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Originally published November 28, 2010 at 9:45 PM | Page modified November 29, 2010 at 1:57 PM

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Mideast leaders: Destroy Iran's nuclear facilities

Leaders of oil-rich Arabian peninsula monarchies who are publicly reluctant to criticize Iran have been beseeching the United States in private to attack the Islamic Republic and destroy its nuclear facilities, according to classified diplomatic cables released by the WikiLeaks website.

Interactive | Iran nuclear timeline

Other revelations in the cables

North Korea: U.S. and South Korean officials have discussed prospects for a unified Korea, should the North's economic troubles and political transition lead the state to implode. South Korea even considered commercial inducements to China, according to the U.S. ambassador to Seoul.

Guantánamo Bay: When U.S. diplomats pressed other countries to resettle detainees, they became reluctant players in a State Department version of "Let's Make a Deal." Slovenia was told to take a prisoner if it wanted to meet with President Obama, while the island nation of Kiribati was offered incentives worth millions to take in Chinese Muslim detainees. The Americans also suggested that accepting more prisoners would be "a low-cost way for Belgium to attain prominence in Europe."

Information gathering: U.S. diplomats have been assigned to gather information on foreign officials, including such details as credit-card numbers. The U.N. secretary-general and his team have been among the special targets.

Afghan corruption: When Afghanistan's vice president visited the United Arab Emirates last year, local authorities working with the Drug Enforcement Administration discovered he was carrying $52 million in cash. With wry understatement, a cable from the U.S. Embassy in Kabul called the money "a significant amount" that the official, Ahmed Zia Massoud, "was ultimately allowed to keep without revealing the money's origin or destination." (Massoud denies taking money out of Afghanistan.)

Computer hacking: China's Politburo directed the intrusion into Google's computer systems in that country, a Chinese contact told the U.S. Embassy in Beijing in January. The Google hacking was part of a coordinated campaign of sabotage carried out by government operatives, private security experts and Internet outlaws recruited by the Chinese government. Cables allege they have broken into U.S. government computers and those of Western allies, the Dalai Lama and American businesses since 2002.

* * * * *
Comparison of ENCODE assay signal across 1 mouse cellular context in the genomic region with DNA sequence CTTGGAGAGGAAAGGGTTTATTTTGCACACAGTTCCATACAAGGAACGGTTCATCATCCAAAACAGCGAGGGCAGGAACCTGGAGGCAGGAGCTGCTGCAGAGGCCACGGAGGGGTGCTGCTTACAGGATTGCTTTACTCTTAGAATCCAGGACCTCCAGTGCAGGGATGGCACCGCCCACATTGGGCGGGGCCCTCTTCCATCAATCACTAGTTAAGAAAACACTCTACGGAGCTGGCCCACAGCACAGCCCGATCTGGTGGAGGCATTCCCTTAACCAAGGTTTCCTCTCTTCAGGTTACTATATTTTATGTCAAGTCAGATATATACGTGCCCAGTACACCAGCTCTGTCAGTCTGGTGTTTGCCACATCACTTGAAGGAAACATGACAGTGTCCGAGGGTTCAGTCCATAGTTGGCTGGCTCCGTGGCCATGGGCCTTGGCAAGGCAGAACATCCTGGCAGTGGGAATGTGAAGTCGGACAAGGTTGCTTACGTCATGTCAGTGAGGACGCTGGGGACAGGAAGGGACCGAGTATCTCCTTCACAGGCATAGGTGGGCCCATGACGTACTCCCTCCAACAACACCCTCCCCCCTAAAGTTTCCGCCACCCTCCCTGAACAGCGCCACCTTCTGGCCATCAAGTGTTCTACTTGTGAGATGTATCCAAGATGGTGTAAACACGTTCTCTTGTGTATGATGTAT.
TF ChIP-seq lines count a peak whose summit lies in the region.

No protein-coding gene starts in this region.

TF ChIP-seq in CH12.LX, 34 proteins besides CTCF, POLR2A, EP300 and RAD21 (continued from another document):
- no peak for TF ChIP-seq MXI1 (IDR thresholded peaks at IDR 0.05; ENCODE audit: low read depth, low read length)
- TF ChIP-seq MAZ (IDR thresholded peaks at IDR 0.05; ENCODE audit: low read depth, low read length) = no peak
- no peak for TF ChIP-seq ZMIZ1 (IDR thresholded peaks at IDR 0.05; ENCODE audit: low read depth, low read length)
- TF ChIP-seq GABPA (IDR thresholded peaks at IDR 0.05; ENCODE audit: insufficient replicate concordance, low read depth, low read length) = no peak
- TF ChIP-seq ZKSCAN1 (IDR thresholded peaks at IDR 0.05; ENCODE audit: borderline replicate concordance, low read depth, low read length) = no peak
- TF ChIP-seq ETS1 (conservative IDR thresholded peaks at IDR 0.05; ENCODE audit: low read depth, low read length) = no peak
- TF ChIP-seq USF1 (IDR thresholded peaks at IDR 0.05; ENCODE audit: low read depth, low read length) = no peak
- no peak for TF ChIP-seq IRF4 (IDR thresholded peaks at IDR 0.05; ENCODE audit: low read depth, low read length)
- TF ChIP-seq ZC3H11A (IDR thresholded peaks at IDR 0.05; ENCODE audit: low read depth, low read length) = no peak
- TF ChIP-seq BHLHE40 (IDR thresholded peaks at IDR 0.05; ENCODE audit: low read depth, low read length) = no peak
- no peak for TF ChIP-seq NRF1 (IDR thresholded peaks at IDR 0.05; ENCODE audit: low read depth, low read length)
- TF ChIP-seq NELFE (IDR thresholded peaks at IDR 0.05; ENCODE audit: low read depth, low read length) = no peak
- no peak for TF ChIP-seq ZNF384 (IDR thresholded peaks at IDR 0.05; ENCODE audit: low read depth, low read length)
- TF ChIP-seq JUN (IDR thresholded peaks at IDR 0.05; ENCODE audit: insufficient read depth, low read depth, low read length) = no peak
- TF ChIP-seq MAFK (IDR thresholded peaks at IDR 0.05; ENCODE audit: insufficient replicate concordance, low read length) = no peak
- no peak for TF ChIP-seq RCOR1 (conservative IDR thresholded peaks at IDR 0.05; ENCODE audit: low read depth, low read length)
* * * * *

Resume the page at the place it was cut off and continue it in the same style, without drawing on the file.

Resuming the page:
Terrorism assessments: Saudi donors remain chief financiers of Sunni militant groups such as al-Qaida, and the tiny Persian Gulf state of Qatar, a generous host to the U.S. military for years, was the "worst in the region" in counterterrorism.

Arms deliveries: Cables describe a failing struggle to prevent Syria from supplying arms to Hezbollah in Lebanon, which has amassed a huge stockpile since its 2006 war with Israel. One week after President Bashar al-Assad promised a top State Department official that he would not send "new" arms to Hezbollah, the United States complained it had information that Syria was providing increasingly sophisticated weapons to the group.

Seattle Times news sources

WASHINGTON — Leaders of oil-rich Arabian peninsula monarchies who are publicly reluctant to criticize Iran have been beseeching the United States in private to attack the Islamic Republic and destroy its nuclear facilities, according to classified diplomatic cables released by the WikiLeaks website.

The cables show both Saudi King Abdullah and King Hamad bin Isa al Khalifa of Bahrain, which hosts the U.S. 5th Fleet, are among Arab leaders who have lobbied the United States to strike Iran. According to one dispatch, a Saudi official reminded Americans that the king had asked the United States repeatedly to "cut off the head of the snake" before it was too late.

The cables were among more than 250,000 American diplomatic dispatches provided by WikiLeaks to five U.S. and European news outlets, which began reporting their contents Sunday. The cables offer U.S. officials' candid and sometimes unflattering analyses of foreign leaders and governments, which could strain relations with Arab and European states, Russia, China and other major players.

Among other disclosures, the cables reveal:

• U.S. officials believe North Korea has provided Iran with missiles that could allow it to strike Europe and Western capitals.

• The United States has carried on an unsuccessful effort to remove from a Pakistani research reactor enriched uranium U.S. officials fear could fall into the hands of militants.

The White House denounced the disclosures as "dangerous and reckless," warning they could jeopardize the safety of foreign officials and others who have helped the United States, and would make it more difficult to conduct routine diplomacy. WikiLeaks released the documents in advance to The Guardian of Britain; Der Spiegel of Germany; Le Monde in France; El Pais in Spain; and The New York Times.

U.S. officials have spent long hours in recent days notifying foreign governments that the cables would include sensitive material. Secretary of State Hillary Rodham Clinton has personally called 11 capitals to try to soften the impact.

A statement from the White House on Sunday said: "We condemn in the strongest terms the unauthorized disclosure of classified documents and sensitive national-security information."

While the trove of cables did not contain startling revelations about Iran, they show the Islamic Republic has been a preoccupation of the Obama administration and the Bush White House before it.